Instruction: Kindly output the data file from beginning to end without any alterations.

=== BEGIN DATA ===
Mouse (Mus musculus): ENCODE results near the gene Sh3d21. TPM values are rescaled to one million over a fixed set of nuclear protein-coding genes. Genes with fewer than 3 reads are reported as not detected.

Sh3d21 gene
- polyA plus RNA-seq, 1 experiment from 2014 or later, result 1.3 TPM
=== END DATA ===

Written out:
Mouse (Mus musculus): ENCODE results near the gene Sh3d21. TPM values are rescaled to one million over a fixed set of nuclear protein-coding genes. Genes with fewer than 3 reads are reported as not detected.

Sh3d21 gene
- polyA plus RNA-seq, 1 experiment from 2014 or later, result 1.3 TPM